The BC Liberal Government just couldn’t leave well enough alone. In choosing to appeal the Tsilhqot’in First Nation’s BC Supreme Court victory over land title and rights, the government set in motion a chain of events that could have profound consequences for its future resource development plans.
The Tsilhqot’in won a landmark legal victory affirming title and rights over 200,000 hectares of their traditional territory, west of Williams Lake, at the BC Supreme Court in 2007 (with limited rights to an even larger area). The 17-year case was the longest and arguably most important in the provincial court’s history. But at the lowest level of the courts, its ramifications remained unclear – especially as they applied to other territories.
Then, the BC government decided to challenge the ruling – initially winning a small victory in 2012 at the Court of Appeal, which undermined key aspects of the lower court’s decision. But the move would ultimately backfire.
BC government its own worst enemy
Like other seminal aboriginal rights cases such as Haida and Delgamuukw before it, in choosing to appeal the Tsilhqot’in case, the province ultimately made matters much worse for itself by entrenching the substance of the lower-court decision in the highest judicial precedent of the land, when the Supreme Court of Canada handed down its verdict this week. The SCC’s decision maintained the nation’s title and rights to 170,000 square hectares – essentially affirming the BC Supreme Court’s original ruling.
The choice of the Liberal government to roll the dice with the higher courts was likely motivated by two factors: 1) Its fixation on the proposed Prosperity Mine at Fish Lake, in Tsilhqot’in territory; and 2) Concerns over the broader implications for its resource development program throughout province if the BC court decision stood.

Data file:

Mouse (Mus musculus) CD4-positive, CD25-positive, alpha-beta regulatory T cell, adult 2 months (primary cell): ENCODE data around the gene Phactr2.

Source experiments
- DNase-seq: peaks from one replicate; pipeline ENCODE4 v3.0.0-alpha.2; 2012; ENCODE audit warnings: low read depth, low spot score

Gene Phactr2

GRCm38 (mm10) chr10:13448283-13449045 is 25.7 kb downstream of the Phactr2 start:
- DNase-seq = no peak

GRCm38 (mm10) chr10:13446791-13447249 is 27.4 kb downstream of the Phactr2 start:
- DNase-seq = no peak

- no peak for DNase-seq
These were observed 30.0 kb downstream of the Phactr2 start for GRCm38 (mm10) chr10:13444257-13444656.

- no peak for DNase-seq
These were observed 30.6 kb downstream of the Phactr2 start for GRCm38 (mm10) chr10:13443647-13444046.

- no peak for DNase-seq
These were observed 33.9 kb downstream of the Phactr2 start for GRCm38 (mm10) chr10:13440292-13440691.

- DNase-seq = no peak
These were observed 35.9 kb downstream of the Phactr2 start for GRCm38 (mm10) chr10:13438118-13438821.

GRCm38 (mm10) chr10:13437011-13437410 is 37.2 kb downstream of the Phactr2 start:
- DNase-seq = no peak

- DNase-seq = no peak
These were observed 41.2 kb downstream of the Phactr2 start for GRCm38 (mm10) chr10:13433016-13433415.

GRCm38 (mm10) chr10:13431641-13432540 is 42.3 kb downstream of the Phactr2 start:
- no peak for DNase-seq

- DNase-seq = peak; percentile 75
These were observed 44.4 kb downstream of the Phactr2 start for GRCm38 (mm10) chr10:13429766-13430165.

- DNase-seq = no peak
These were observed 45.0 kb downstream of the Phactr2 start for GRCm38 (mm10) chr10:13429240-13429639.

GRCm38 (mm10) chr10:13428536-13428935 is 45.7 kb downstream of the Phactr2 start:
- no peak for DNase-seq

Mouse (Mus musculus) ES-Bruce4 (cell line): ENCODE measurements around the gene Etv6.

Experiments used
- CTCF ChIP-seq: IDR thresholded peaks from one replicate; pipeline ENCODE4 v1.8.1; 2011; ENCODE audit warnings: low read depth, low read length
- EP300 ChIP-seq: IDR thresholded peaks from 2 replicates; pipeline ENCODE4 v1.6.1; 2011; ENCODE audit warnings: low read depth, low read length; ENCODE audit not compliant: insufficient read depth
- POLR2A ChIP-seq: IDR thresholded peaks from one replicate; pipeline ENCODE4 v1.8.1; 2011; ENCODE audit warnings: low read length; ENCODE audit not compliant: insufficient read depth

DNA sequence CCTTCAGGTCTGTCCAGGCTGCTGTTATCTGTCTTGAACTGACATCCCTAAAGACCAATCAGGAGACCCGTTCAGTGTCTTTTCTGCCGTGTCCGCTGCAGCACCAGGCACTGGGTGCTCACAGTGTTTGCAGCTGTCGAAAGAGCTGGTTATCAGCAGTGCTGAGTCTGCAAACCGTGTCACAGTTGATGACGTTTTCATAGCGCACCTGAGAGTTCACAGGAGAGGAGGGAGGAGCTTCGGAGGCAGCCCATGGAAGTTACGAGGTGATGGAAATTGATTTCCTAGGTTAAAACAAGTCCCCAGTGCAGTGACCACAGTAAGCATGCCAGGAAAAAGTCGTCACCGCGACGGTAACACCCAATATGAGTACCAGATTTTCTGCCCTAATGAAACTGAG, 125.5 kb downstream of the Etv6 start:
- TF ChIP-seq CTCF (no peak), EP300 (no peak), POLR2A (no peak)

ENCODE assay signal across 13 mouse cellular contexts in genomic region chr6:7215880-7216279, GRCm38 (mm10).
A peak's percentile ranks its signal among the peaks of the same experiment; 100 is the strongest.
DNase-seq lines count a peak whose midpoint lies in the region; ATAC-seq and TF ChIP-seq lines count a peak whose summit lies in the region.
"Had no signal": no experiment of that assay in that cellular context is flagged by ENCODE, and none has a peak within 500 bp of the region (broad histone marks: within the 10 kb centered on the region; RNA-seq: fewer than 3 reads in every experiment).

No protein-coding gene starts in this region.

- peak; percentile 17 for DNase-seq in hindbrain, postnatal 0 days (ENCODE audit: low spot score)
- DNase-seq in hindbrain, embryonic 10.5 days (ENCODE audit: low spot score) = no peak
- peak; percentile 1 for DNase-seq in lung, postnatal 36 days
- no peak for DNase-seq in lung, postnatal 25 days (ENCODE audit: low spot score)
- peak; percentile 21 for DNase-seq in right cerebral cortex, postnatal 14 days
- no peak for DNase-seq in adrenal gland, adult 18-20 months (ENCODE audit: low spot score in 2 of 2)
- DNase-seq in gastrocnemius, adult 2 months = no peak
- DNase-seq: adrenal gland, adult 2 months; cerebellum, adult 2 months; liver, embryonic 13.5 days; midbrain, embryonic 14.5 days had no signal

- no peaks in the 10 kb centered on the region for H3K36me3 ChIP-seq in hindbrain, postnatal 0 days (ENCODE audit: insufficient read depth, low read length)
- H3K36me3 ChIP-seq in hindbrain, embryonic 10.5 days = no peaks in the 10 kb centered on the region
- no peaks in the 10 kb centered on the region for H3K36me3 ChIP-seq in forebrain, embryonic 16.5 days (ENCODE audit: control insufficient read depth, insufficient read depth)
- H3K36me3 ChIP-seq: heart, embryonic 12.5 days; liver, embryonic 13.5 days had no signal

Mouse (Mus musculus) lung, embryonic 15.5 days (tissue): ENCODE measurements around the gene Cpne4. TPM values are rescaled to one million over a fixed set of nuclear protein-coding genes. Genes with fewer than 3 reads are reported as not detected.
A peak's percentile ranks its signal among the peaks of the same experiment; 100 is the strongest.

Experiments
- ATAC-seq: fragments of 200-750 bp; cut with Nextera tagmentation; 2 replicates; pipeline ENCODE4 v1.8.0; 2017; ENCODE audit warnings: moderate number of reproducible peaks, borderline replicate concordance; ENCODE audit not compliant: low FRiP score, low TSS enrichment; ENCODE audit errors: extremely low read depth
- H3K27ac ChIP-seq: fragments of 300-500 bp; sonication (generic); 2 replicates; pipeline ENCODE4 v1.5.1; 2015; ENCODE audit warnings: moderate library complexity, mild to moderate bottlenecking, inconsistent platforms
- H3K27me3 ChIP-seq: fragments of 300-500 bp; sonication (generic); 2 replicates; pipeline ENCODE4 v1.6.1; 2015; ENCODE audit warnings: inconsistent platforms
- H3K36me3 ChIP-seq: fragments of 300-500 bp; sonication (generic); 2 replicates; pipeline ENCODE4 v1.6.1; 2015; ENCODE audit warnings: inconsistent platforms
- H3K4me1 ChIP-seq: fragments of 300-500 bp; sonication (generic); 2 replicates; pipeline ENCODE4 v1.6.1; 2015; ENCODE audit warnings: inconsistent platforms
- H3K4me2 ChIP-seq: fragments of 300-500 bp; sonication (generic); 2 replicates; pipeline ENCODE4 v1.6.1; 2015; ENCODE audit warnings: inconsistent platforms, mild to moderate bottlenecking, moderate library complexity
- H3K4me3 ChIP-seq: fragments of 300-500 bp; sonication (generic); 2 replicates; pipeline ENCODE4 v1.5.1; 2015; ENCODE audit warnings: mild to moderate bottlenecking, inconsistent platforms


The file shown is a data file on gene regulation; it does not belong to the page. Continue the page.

By proceeding with the challenge, the government failed spectacularly on both accounts.
The Fish Lake that got away
The province’s unrelenting support for Taseko Mines’ Prosperity project saw it clash with the Harper Government on several occasions. It rubber stamped the mine’s first iteration, only to watch federal Environment Minister Jim Prentice shoot it down after the panel reviewing it identified serious environmental and First Nations issues.
Then, the Liberal government stirred up a hornet’s nest when it issued exploratory permits to the company. The First Nation balked, evicting contractors from the territory. After Taseko obtained an injunction against the nation, the Tsilhqot’in got it overturned.
While all this legal wrangling over the mine was going on, the province was appealing the separate-but-related BC Supreme Court decision on the nation’s title and rights.
When the company submitted a new proposal for the mine in 2013, it too was rejected in February of this year. The company, still unwilling to take “no” for an answer, is now seeking a judicial review of the second rejection – but this week’s SCC decision surely must represent the final, final nail in the coffin for Taseko’s ill-fated mine.
What does ruling mean for Enbridge, other projects?
The SCC ruling’s impact on other contentious resource projects, like the proposed Enbridge and Kinder Morgan pipelines, remains to be seen. “Just because the Supreme Court of Canada has issued this claim doesn’t mean that the government is going to start giving all the land back to the aboriginal people,” says Garth Walbridge, a Métis lawyer.
[quote]But it could have a serious economic impact. The size of the boulder that Enbridge is rolling up the hill to get their pipeline built just got much bigger today, because the First Nations in that part of the country now have much much bigger say in whether or not Enbridge can go ahead.[/quote]
In pushing the case to the Supreme Court of Canada – and losing, big time – the BC Liberal government has ensured that these questions will be central to all resource development in the province going forward.
November 2011 injunction case over Prosperity Mine